This week we begin with an article on algorithmic biases in health systems and ways to promote fairness in AI healthcare. Next, we analyse how the use of phrenology in facial recognition technologies can contribute to the stigmatization of marginalized communities. The following article deals with vector databases and how they constitute the infrastructure for machine learning deployment in companies. After that, we assess the long-term impact and economic cost of data breaches on major global brands. Next is an article on the public dispute between Google and Microsoft over the erosion of local journalism. Finally, we have a video on non-fungible tokens (NFTs), how they work, and their boom in the digital art market.
Why biased AI can be damaging to your health
Artificial intelligence holds great promise for improving human health by helping doctors make accurate diagnoses and treatment decisions. It can also lead to discrimination that can harm minorities, women, and economically disadvantaged people. The question is, when health care algorithms discriminate, what recourse do people have?
What facial recognition and the racist pseudoscience of phrenology have in common
‘Phrenology’ has an old-fashioned ring to it. It sounds like it belongs in a history book, filed somewhere between bloodletting and velocipedes. We’d like to think that judging people’s worth based on the size and shape of their skull is a practice that’s well behind us. However, phrenology is once again rearing its lumpy head. In recent years, machine-learning algorithms have promised governments and private companies the power to glean all sorts of information from people’s appearance.
It’s Time to Start Paying Attention to Vector Databases
The concepts underpinning vector databases are decades old, but it is only relatively recently that these are the underlying “secret weapon” of the largest webscale companies that provide services like search and near real-time recommendations. Like all good clandestine competitive tools, the vector databases that support these large companies are all purpose-built in-house, optimized for the types of similarity search operations native to their business (content, physical products, etc.).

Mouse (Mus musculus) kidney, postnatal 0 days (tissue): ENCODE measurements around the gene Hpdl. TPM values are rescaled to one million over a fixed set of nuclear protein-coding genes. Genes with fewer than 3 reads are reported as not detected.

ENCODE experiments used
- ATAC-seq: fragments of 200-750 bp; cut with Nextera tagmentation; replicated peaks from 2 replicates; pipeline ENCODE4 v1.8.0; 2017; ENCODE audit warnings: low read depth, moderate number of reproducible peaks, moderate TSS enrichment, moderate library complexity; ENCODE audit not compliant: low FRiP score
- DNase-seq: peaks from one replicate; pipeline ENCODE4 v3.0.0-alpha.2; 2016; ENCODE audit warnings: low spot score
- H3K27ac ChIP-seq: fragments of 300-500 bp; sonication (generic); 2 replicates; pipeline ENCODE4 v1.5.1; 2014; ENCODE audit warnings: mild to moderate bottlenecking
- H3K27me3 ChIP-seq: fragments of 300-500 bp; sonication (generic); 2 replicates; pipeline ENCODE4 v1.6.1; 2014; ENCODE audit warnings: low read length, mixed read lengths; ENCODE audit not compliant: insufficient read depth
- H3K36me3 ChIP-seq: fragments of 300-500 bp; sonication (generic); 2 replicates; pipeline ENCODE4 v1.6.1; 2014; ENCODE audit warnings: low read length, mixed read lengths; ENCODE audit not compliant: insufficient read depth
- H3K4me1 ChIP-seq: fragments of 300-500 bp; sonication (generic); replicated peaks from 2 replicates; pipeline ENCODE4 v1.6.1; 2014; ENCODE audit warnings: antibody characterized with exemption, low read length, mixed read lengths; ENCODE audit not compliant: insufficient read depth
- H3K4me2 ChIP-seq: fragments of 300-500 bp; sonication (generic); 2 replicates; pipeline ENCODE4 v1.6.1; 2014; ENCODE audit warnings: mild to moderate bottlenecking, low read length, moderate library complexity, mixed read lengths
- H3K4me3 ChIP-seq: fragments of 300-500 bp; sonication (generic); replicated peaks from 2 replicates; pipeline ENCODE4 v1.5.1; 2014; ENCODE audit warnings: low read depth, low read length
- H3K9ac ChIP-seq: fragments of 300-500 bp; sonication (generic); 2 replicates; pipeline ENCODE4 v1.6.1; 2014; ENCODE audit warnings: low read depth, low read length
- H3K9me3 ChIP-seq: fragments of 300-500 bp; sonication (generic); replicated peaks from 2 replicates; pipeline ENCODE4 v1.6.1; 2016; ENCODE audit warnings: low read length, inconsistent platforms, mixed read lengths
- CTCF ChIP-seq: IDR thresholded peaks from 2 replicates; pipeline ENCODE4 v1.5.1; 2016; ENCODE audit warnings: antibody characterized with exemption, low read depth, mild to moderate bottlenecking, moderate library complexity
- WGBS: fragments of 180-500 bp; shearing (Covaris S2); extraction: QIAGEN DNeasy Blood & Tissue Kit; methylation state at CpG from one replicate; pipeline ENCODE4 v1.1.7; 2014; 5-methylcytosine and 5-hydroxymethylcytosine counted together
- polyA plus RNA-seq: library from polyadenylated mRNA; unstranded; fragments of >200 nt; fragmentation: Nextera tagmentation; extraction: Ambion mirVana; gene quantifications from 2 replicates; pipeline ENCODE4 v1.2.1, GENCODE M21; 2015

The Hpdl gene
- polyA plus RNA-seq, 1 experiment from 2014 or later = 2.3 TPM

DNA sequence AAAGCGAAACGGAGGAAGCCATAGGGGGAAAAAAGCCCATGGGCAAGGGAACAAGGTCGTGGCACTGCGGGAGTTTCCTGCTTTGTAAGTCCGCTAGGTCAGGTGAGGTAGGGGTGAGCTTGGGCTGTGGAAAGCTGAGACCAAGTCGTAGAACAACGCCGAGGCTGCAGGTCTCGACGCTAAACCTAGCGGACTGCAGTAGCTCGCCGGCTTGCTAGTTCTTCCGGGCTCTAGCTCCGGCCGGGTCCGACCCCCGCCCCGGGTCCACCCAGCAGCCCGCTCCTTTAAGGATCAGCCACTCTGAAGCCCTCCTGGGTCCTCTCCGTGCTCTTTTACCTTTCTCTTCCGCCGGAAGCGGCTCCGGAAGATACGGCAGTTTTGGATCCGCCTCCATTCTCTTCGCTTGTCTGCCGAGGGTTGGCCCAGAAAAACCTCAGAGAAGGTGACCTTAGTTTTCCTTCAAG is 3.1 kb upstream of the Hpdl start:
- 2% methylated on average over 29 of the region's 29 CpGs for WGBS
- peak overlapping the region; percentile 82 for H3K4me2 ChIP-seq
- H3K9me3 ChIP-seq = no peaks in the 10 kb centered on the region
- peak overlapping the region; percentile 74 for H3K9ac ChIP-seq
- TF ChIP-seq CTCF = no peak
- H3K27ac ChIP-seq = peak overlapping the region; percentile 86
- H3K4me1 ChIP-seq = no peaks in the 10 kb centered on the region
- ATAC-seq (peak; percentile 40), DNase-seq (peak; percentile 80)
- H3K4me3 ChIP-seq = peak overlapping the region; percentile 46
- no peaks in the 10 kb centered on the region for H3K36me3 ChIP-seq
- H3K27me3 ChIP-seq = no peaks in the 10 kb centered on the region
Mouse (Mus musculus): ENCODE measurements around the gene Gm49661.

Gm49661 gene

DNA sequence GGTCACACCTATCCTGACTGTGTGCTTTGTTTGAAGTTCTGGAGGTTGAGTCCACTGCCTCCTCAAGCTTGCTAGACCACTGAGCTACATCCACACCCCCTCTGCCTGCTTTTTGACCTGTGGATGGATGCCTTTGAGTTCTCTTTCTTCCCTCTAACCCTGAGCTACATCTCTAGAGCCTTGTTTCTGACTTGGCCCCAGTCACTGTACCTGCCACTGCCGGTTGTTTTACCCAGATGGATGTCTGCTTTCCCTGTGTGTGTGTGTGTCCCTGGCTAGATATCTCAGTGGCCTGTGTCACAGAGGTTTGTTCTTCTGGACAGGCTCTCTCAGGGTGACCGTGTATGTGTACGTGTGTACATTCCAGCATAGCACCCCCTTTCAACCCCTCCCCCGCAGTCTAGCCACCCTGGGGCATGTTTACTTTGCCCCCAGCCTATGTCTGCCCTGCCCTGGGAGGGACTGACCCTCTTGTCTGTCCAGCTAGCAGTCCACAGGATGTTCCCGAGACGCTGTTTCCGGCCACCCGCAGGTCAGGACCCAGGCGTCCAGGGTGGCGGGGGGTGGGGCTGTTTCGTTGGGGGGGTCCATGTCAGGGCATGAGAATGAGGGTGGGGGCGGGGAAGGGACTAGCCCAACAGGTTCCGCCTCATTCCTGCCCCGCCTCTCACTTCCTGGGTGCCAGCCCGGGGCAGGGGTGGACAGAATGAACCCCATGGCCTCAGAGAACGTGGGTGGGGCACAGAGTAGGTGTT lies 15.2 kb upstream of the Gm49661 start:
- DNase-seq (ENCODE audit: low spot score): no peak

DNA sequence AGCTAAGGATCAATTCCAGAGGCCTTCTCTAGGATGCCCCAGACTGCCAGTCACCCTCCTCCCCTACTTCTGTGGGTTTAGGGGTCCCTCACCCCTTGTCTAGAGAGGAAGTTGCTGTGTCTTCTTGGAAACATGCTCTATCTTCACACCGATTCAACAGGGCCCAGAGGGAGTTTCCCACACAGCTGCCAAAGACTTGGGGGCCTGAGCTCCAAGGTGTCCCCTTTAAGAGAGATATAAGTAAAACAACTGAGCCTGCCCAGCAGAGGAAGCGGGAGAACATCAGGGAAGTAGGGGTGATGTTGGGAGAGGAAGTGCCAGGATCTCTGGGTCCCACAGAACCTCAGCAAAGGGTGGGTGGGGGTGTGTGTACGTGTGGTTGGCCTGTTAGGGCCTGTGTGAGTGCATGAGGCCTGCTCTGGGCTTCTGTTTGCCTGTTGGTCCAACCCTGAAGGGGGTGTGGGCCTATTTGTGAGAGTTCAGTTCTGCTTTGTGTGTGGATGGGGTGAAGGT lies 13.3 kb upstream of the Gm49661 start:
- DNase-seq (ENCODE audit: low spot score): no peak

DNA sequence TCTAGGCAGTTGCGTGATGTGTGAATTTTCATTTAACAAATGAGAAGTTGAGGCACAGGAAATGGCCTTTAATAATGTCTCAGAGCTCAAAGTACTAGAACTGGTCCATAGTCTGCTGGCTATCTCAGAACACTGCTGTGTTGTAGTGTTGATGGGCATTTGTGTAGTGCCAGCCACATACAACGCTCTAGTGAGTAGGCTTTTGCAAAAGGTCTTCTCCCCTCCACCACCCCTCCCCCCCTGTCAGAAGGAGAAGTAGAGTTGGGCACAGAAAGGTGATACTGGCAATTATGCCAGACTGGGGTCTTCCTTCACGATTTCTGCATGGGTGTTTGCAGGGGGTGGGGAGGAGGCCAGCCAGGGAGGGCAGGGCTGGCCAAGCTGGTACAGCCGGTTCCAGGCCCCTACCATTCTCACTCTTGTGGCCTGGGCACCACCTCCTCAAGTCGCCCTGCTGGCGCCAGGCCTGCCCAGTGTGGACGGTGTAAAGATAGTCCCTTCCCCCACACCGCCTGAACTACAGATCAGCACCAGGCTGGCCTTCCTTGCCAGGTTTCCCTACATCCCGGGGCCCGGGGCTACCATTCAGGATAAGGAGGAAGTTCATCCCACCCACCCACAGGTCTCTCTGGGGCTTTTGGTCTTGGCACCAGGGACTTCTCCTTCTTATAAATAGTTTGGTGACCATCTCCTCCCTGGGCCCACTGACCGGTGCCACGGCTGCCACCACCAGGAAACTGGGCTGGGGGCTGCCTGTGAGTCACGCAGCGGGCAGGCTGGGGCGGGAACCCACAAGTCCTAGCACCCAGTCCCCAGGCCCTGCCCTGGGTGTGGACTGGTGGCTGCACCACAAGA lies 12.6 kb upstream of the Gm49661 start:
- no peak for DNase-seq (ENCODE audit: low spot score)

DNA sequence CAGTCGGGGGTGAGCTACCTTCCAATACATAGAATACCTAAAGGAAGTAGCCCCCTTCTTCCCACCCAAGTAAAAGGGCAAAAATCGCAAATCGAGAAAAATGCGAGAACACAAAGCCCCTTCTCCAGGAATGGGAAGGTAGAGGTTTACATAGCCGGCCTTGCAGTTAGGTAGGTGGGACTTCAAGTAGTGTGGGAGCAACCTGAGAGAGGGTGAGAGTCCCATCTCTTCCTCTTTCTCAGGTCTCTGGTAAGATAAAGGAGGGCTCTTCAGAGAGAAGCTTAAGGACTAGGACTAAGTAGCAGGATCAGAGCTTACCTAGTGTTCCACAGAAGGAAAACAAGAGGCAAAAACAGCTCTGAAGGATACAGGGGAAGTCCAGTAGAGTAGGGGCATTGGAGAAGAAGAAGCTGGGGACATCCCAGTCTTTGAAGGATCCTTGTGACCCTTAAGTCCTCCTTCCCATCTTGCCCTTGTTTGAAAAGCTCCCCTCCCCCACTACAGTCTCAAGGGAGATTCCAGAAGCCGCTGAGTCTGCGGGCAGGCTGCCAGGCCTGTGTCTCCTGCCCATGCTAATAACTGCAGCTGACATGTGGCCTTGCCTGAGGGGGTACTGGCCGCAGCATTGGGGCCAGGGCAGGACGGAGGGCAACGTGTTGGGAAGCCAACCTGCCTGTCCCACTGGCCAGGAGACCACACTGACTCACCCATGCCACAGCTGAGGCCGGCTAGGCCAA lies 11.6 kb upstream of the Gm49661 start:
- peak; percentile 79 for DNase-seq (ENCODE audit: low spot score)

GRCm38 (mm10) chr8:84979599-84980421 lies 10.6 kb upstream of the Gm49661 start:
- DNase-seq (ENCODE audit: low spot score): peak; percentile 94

Data breach could cost world’s top brands up to $223 billion, finds study
The world’s top brands across sectors might lose between $93 billion and $223 billion because of a data breach, a first-of-its-kind study by Interbrand and Infosys, called ‘Invisible Tech, Real Impact’, has found. This represents 4-9.6 per cent of their cumulative value. The study gains significance in the backdrop of yet another massive hack, this time of Microsoft’s email software, which is estimated to have affected at least 60,000 known victims globally, according to Bloomberg.
Google and Microsoft are in a public feud
Google and Microsoft openly sparred on Friday as the latter prepared to testify at a Congressional hearing focusing on Big Tech’s impact on local news. Microsoft (MSFT) targeted Google’s dominance in advertising as it described in congressional testimony how the tech industry has contributed to the erosion of local journalism.
NFTs Are Fueling a Boom in Digital Art. Here’s How They Work
Non-fungible tokens, or NFTs, have exploded onto the digital art scene this past year. Proponents say they are a way to make digital assets scarce, and therefore more valuable. WSJ explains how they work, and why sceptics question whether they’re built to last.